IRS "Adopts" Taxpayer Bill of Rights, Except No Actual Taxpayer Rights Adopted

The IRS issued a press releases this week, which can be found here, alerting taxpayers to the newly adopted Taxpayer Bill of Rights, which are outlined here.  Except there are no new rights and nothing can be "adopted" when it is a list of responsibilities and rights already belonging to the IRS and taxpayers.  Imagine if McDonald's put a customer "Bill of Rights" on their menu, which said that, when you pay for a hamburger, we'll give you a hamburger, except when we don't, in which case you can complain to your cashier and then to the manager to see if they care.  The IRS's Taxpayer Bill of Rights, included in Publication 1, which presumably will be sent to taxpayers during audits, provides the following:


The Right to Be Informed
The Right to Quality Service
The Right to Pay No More than the Correct Amount of Tax
The Right to Challenge the IRS’s Position and Be Heard
The Right to Appeal an IRS Decision in an Independent Forum
The Right to Finality
The Right to Privacy
The Right to Confidentiality
The Right to Retain Representation
The Right to a Fair and Just Tax System

The problem with this list of rights isn't just that they don't (and can't, as a matter of law) provide additional, substantive, judicially-enforceable rights to taxpayers than can be found in statutes, regulations, and case law.  Even outside of a court of law, parallel changes to the IRS's Internal Revenue Manual would be needed adding more responsibilities to IRS employees for this list to have any teeth when a taxpayer fights against the IRS. Without the force of law or a substantive change in internal IRS procedures, they are little more than PR Buzz.  It is as though they were trying to put a positive spin on something that intuitively sounds unpleasant.  I imaging the process went something like this:

     IRS Commissioner, to PR Guy: I want to make sure the taxpayers know that the IRS can collect every penny you owe in taxes, including interest and penalties, every cent of it! 

     PR Guy:  But that sounds pretty negative.  It won't come off well for us...

    IRS Commissioner:  How about, "The good news is the IRS can't collect more than you owe."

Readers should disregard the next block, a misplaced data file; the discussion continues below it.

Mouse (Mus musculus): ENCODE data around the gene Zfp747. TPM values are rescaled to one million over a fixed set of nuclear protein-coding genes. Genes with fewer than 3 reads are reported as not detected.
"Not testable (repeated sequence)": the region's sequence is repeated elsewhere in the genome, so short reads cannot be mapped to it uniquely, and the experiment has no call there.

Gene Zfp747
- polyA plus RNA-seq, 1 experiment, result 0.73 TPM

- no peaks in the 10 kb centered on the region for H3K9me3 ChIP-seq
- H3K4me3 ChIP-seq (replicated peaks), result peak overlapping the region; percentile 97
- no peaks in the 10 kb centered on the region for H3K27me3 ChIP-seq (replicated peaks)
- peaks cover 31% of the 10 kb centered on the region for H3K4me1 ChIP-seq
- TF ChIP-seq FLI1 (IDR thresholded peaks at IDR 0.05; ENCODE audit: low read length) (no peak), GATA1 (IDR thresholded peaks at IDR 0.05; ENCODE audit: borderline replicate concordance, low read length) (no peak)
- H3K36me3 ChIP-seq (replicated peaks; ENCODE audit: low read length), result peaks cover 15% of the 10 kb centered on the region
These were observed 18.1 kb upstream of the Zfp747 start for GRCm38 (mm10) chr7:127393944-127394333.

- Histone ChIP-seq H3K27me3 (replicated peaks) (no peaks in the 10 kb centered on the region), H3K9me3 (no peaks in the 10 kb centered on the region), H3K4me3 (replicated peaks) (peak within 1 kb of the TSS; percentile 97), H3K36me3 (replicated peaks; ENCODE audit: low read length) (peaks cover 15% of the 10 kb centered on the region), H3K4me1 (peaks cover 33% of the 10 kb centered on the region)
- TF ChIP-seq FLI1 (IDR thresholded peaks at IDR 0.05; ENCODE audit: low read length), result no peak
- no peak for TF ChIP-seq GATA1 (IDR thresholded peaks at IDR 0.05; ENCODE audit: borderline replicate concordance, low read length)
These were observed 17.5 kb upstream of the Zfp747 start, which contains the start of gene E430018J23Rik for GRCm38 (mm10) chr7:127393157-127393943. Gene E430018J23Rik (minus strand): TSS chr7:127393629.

PR Guy:  I don't know.  I think taxpayers will see right through it.

     IRS Commissioner:  Make it happen!

Even if that weren't the exchange, we still somehow ended up with "The Right to Pay No More than the Correct Amount of Tax."

According to the IRS, this means "Taxpayers have the right to pay only the amount of tax legally due, including interest and penalties, and to have the IRS apply all tax payments properly."  That sounds great!  But, what is "the amount of tax legally due?"  Under the law, when the IRS assesses a tax, that becomes tax legally due.  That amount grows with interest and penalties, and you have to pay those, too, because they are also legally due. Then, what does it mean to "apply all tax payments properly?"  Under well-established law, unless you specifically direct a tax payment you make to a specific tax year, the IRS can properly apply that payment to any of your tax liabilities for any year as the IRS sees fit.  So, this "right" amounts to this: "The IRS can collect all the taxes, penalties, and interest you owe until they are fully paid, and the IRS will apply your payments to your taxes, but will do so in a manner fits its own best interest in most cases."

Ultimately, there should be one item in the Taxpayer Bill of Rights, bolded for emphasis: You have the right to not blindly trust the IRS to act in your best interest.  Put that on a poster and slap it on the IRS walls.

Form more, visit Wilsontaxlaw.com, the best Newport Beach tax attorney.

Popular posts from this blog

Wilson Tax Law Receives Global Award as Federal Tax Law Firm of the Year in the USA

Federal Court Permanently Bars Orange County Based Tax Preparer from Preparing Federal Tax Returns

Cali Resident Guilty Stealing Homeless IDs and Using Them to Seek Fraudulent Tax Refunds